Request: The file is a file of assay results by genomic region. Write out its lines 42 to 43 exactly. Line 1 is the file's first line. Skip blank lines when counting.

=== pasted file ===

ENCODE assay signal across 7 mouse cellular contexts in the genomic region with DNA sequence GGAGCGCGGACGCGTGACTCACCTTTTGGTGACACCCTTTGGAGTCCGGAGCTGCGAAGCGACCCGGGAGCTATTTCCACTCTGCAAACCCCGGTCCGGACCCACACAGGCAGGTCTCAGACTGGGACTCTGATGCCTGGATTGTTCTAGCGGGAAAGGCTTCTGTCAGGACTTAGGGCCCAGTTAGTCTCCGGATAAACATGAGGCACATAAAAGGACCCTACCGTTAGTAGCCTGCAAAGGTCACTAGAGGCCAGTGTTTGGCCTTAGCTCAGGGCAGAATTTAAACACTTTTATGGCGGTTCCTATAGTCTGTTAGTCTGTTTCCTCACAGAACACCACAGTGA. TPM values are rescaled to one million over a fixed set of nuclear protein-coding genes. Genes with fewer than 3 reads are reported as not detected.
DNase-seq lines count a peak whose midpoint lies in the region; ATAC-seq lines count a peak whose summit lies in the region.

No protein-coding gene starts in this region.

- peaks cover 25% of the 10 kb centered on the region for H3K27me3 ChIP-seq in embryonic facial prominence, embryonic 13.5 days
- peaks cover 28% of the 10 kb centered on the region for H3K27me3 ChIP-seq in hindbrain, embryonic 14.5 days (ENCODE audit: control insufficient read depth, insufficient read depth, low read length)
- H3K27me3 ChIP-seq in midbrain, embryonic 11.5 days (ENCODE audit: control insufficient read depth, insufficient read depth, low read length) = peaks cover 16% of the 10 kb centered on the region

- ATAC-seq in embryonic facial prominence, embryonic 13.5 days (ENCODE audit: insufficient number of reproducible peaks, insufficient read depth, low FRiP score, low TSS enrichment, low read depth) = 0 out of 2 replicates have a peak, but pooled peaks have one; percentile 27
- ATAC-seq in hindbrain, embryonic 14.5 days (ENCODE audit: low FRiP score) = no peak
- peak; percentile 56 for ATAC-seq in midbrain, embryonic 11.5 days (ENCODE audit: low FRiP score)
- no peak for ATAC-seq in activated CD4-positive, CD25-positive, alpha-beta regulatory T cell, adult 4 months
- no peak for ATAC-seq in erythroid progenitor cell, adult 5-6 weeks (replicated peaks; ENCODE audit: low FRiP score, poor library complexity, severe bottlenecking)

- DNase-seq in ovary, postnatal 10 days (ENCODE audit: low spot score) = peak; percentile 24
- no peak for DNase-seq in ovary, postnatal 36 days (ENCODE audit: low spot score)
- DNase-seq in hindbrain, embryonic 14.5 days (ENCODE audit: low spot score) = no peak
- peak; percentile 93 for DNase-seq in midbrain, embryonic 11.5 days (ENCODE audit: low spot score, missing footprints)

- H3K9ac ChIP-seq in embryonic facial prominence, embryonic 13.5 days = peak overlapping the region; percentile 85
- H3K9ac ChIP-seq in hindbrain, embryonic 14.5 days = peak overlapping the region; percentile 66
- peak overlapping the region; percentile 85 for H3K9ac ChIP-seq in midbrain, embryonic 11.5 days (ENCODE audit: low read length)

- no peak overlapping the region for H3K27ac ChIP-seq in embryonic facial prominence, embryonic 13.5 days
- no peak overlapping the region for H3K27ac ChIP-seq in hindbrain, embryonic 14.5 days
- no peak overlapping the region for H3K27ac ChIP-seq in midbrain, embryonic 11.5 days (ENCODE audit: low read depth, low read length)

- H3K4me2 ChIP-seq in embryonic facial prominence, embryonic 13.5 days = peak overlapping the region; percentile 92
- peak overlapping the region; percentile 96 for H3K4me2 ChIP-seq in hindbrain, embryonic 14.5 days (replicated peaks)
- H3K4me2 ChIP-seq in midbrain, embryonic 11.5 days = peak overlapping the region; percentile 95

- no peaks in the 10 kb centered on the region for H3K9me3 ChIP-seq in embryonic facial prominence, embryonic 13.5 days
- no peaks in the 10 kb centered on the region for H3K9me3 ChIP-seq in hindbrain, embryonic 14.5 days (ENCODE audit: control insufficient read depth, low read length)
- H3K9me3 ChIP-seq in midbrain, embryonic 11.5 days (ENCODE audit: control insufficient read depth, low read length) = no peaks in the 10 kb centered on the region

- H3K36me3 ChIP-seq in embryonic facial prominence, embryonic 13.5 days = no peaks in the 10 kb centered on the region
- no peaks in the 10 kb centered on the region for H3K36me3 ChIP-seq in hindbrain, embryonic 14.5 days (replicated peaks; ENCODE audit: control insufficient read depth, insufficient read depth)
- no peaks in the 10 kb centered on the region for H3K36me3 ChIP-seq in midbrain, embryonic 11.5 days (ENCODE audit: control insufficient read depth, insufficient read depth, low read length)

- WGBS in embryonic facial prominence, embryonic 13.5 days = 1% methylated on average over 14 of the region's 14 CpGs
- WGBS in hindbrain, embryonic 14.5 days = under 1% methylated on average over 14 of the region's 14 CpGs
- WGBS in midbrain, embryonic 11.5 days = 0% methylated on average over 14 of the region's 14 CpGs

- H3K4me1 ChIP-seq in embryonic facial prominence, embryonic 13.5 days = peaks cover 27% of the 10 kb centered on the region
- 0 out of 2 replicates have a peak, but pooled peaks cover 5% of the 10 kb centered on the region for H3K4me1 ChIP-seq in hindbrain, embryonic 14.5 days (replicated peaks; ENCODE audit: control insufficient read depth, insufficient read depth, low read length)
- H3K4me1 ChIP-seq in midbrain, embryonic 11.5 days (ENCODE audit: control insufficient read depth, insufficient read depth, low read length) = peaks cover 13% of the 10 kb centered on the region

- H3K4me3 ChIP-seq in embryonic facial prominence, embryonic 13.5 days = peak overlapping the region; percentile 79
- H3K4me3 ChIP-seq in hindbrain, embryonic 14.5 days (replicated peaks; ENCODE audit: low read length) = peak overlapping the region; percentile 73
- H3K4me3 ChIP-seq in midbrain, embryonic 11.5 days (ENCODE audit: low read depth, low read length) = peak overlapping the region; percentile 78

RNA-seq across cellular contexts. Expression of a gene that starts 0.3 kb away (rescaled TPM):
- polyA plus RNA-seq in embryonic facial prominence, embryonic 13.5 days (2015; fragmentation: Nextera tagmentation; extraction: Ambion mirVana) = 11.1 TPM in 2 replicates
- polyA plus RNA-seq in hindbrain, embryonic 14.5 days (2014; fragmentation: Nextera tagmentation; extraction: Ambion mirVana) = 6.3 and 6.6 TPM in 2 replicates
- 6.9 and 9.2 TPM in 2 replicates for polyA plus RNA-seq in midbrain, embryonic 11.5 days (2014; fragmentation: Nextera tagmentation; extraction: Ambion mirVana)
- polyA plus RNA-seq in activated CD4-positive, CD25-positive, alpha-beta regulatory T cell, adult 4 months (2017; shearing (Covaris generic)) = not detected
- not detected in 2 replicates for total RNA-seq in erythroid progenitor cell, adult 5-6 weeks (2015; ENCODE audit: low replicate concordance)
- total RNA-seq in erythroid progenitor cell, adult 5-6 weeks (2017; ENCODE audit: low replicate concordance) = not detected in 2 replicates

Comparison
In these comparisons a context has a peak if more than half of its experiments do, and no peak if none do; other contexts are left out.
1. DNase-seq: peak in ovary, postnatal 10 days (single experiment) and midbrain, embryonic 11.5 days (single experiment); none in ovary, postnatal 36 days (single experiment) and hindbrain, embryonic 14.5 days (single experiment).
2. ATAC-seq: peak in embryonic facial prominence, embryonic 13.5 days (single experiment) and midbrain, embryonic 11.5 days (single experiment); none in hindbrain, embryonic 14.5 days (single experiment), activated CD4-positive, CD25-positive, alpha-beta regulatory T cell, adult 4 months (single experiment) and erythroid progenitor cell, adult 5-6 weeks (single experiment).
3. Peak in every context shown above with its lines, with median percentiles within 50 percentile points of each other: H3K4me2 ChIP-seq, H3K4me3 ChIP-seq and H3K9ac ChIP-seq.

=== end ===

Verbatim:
- polyA plus RNA-seq in hindbrain, embryonic 14.5 days (2014; fragmentation: Nextera tagmentation; extraction: Ambion mirVana) = 6.3 and 6.6 TPM in 2 replicates
- 6.9 and 9.2 TPM in 2 replicates for polyA plus RNA-seq in midbrain, embryonic 11.5 days (2014; fragmentation: Nextera tagmentation; extraction: Ambion mirVana)